This trend—of letting outside political forces decide for us the limits of academic freedom—is particularly troubling because it seems to be coming from all directions. The same kinds of approaches have been used by all political stripes: trumped up ethics charges, undermining of funding, and bad publicity campaigns that threaten university’s reputations.

To add to this troubling trend, university administrations are paying millions of dollars to establish and promote their university “brands,” so controversial research is apt to now be seen as too risky and “off brand.” For my part, I’ve been told by one university administrator — I think not in jest — that I am seriously “off brand.”

There are a few university administrations that still seem committed to making academic freedom a leading value, even though it is a distinctly difficult value to monetize (and is indeed one that may be a consistent money-loser). For instance, the University of Chicago recently issued a strong statement on academic freedom. But that effort, headed by University of Chicago law professor and former provost Geoffrey Stone, seems increasingly to be the exception rather than the rule.

What are we to do? Well, I believe we as university-based researchers should at least be quite concerned when academics have to worry about being “off-brand.” We should, I think, be pretty agitated when a university professor has to pay $50,000 to defend his academic freedom against his own public university. We should, I’m pretty sure, be disturbed en masse as academic researchers when one political party can essentially directly decide which research centers will be allowed to exist at a state university.

We may not live in an ivory tower. But maybe things are getting bad enough that it is time to start acting like we do. Otherwise, who is going to do the hard and risky research that our society needs?

Alice Dreger’s personal website is, and her new book is out this week. Her publisher is giving away three free copies – to enter, click here to submit your information to Penguin Press. Winners will be randomly chosen after the deadline, March 30.

23 thoughts on “Yes, we are seeing more attacks on academic freedom: guest post by historian of science and medicine”

  1. So, with the Frijters study, he had students pose as persons with insufficient fare. They would then ask the drivers to allow them to ride. Isn’t this a problem for the bus drivers? If they were found out allowing persons to ride without proper fare, could they lose their job? Isn’t that a form of entrapment? The experiment seems ethically dubious. The point is additionally contrived, in many cases.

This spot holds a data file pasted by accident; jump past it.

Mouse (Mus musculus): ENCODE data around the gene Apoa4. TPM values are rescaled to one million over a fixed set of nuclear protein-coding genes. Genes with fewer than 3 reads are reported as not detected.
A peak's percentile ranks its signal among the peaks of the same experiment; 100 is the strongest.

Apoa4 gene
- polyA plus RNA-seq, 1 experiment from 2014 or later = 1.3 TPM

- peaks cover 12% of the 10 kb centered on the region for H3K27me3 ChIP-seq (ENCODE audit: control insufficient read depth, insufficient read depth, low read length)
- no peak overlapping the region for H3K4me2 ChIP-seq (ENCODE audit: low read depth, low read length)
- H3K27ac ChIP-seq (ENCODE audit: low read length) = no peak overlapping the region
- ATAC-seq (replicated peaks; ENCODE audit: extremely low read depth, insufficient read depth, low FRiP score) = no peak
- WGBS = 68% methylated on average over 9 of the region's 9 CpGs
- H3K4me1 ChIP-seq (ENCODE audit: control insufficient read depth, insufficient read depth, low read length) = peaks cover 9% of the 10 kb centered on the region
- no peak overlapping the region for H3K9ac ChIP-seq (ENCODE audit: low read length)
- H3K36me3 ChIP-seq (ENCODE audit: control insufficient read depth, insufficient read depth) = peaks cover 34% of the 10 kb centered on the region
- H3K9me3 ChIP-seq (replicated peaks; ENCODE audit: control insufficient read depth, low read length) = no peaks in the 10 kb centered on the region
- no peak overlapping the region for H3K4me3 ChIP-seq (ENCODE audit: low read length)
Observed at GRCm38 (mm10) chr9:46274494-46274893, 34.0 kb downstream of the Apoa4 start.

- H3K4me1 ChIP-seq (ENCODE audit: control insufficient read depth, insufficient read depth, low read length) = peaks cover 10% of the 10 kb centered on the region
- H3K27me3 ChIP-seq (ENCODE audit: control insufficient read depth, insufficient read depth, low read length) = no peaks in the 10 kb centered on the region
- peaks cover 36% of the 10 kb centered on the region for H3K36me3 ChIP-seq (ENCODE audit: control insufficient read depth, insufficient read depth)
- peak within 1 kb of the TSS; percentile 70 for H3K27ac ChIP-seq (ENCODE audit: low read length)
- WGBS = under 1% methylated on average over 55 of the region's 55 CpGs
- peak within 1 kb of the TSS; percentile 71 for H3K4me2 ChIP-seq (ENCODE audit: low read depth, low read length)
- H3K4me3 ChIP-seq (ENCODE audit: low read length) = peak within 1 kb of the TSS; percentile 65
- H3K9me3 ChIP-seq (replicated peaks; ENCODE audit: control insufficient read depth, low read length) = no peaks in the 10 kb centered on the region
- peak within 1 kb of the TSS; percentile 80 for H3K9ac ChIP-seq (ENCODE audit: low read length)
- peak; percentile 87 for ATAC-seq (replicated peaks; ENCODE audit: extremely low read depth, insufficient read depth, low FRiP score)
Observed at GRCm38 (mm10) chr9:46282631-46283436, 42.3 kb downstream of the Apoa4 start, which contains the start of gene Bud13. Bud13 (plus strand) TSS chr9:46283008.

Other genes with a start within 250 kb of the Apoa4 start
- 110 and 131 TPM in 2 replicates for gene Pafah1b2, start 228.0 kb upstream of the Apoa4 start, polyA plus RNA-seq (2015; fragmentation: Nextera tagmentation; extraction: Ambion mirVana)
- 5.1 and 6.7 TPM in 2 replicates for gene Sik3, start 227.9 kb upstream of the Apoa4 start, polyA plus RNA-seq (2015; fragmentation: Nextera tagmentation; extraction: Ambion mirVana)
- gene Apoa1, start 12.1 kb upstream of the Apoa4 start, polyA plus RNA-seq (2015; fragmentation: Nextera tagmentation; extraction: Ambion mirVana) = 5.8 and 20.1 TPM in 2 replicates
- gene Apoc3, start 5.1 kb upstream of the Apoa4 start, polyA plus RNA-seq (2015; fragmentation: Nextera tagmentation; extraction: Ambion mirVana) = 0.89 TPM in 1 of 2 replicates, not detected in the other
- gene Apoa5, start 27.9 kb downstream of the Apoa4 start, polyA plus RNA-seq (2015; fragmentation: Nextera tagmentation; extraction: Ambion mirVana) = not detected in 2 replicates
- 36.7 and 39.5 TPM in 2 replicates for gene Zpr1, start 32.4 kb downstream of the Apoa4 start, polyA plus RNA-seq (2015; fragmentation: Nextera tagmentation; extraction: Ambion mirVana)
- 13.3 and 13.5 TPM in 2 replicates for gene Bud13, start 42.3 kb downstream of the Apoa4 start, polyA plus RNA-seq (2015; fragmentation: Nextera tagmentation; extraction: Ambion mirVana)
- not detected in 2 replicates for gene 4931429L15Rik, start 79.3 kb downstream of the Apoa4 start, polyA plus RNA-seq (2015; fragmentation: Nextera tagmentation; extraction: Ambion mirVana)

2. This isn’t entrapment. Entrapment involves a law enforcement officer encouraging an illegal act to then arrest the person they were encouraging. No laws were broken here, and the students weren’t law enforcement officials.

    1. Entrapment is an official corrupt act which is punished by having charges dismissed against a defendant who would otherwise suffer more. The researchers weren’t attempting to entice anyone to break the law and then hauling them up in front of a magistrate or investigative board. No-one was either identified or punished, although the bus management could have demanded the researcher’s records so they could go back and try to persecute the bus drivers who consented to let their passengers ride free. Now that would have been a scandal.

  3. This seems like a very one-sided view. What about academics who try to shut down critics? See, for example, the recent federal litigation in Boston (the judge did finally rule against the plaintiff professor), or consider the notorious case of Prof. Michael Mann, against which a whole array of 1st amendment defenders starting with the American Civil Liberties Union have protested. If we’re going to look at warts, why not look at them all?

    1. Prof. Michael Mann is in the camp of those who try to suppress freedom of speech? I disagree.

      He claims he has been the target of systemic defamation, and a judge found that the defendants’ persistent attacks met EVERY criteria of libel and defamation.

    2. Mann was investigated by the AG of Virginia for fraud. There was absolutely no evidence or justification for the investigation except politics. There was a statistical methodology in one paper that was not a good approach but it had no practical effect on his conclusions, Numerous other research has come up with the same conclusions and numerous other investigations had cleared him of any wrong doing.